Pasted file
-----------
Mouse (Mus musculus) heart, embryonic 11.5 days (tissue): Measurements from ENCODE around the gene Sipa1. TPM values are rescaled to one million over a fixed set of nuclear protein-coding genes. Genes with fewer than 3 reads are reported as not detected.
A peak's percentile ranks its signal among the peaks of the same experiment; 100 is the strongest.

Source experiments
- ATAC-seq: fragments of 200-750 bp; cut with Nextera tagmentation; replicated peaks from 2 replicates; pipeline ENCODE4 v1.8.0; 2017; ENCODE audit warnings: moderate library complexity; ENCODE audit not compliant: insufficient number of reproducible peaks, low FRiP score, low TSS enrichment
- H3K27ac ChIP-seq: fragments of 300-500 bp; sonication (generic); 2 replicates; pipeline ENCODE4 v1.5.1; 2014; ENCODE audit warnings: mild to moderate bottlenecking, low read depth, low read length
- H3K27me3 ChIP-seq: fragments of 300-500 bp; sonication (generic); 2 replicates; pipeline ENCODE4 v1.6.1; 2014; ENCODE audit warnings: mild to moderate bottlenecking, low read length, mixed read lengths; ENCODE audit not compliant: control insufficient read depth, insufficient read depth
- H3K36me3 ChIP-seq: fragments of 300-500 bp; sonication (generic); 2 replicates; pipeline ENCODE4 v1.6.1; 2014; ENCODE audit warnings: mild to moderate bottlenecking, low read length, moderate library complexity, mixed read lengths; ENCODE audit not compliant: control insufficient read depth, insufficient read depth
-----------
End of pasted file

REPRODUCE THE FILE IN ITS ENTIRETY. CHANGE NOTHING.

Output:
Mouse (Mus musculus) heart, embryonic 11.5 days (tissue): Measurements from ENCODE around the gene Sipa1. TPM values are rescaled to one million over a fixed set of nuclear protein-coding genes. Genes with fewer than 3 reads are reported as not detected.
A peak's percentile ranks its signal among the peaks of the same experiment; 100 is the strongest.

Source experiments
- ATAC-seq: fragments of 200-750 bp; cut with Nextera tagmentation; replicated peaks from 2 replicates; pipeline ENCODE4 v1.8.0; 2017; ENCODE audit warnings: moderate library complexity; ENCODE audit not compliant: insufficient number of reproducible peaks, low FRiP score, low TSS enrichment
- H3K27ac ChIP-seq: fragments of 300-500 bp; sonication (generic); 2 replicates; pipeline ENCODE4 v1.5.1; 2014; ENCODE audit warnings: mild to moderate bottlenecking, low read depth, low read length
- H3K27me3 ChIP-seq: fragments of 300-500 bp; sonication (generic); 2 replicates; pipeline ENCODE4 v1.6.1; 2014; ENCODE audit warnings: mild to moderate bottlenecking, low read length, mixed read lengths; ENCODE audit not compliant: control insufficient read depth, insufficient read depth
- H3K36me3 ChIP-seq: fragments of 300-500 bp; sonication (generic); 2 replicates; pipeline ENCODE4 v1.6.1; 2014; ENCODE audit warnings: mild to moderate bottlenecking, low read length, moderate library complexity, mixed read lengths; ENCODE audit not compliant: control insufficient read depth, insufficient read depth